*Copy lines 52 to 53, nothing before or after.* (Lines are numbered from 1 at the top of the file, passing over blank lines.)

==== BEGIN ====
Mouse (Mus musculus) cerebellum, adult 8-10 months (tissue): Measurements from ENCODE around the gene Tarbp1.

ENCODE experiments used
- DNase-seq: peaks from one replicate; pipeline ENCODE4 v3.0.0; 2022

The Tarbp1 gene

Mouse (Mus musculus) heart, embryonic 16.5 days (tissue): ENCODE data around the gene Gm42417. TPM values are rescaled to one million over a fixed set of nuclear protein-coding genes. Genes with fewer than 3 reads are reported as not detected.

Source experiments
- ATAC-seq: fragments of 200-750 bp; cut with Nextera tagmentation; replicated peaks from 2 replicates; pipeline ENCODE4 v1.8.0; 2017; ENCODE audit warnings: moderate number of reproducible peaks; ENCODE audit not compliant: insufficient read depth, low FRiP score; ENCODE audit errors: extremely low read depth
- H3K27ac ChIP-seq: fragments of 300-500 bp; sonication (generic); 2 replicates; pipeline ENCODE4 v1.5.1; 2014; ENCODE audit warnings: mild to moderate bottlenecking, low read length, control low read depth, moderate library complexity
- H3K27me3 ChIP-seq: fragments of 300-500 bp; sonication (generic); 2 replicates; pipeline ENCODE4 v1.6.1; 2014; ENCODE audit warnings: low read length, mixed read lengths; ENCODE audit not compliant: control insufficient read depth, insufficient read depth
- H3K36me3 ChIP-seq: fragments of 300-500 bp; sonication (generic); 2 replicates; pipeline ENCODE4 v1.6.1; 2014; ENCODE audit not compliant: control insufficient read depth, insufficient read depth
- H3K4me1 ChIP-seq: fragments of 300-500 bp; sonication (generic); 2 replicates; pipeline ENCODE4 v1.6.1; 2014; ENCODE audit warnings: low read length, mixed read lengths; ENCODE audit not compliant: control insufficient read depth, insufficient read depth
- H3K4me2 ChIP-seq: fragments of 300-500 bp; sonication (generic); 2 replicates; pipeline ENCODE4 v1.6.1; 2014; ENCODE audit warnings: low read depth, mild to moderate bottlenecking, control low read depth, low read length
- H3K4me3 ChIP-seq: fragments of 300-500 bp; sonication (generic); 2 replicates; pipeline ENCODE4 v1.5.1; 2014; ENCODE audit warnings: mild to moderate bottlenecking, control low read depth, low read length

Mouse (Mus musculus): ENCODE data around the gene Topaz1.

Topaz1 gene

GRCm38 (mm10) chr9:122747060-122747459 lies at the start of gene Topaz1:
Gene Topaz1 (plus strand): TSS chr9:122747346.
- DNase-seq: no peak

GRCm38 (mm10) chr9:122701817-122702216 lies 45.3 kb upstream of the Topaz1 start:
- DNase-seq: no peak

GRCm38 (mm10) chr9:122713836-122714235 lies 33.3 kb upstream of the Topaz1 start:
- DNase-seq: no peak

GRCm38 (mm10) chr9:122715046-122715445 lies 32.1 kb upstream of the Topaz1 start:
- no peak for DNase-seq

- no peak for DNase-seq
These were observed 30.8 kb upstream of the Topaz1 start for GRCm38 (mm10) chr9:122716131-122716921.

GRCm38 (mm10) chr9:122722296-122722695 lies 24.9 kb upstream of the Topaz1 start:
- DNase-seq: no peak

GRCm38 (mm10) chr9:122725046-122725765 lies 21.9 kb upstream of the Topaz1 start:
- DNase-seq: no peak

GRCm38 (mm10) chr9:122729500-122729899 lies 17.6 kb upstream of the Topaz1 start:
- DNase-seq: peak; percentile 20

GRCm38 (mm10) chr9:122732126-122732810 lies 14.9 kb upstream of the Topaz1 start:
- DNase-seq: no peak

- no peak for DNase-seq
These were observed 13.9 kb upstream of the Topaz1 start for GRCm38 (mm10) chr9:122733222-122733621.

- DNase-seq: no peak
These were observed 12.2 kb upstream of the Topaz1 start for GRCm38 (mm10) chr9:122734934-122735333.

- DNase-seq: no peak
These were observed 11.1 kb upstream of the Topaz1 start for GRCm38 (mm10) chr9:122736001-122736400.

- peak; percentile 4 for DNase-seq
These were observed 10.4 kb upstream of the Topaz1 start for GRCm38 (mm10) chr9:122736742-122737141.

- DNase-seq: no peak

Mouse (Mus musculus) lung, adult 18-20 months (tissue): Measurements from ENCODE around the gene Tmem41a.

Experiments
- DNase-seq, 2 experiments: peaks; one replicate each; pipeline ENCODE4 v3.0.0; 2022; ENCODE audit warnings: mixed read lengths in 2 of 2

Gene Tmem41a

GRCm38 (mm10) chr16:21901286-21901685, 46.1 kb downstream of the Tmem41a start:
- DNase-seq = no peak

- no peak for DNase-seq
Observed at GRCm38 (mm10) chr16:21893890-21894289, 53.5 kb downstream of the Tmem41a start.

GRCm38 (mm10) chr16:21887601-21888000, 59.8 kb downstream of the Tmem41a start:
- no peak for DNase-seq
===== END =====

GRCm38 (mm10) chr16:21887601-21888000, 59.8 kb downstream of the Tmem41a start:
- no peak for DNase-seq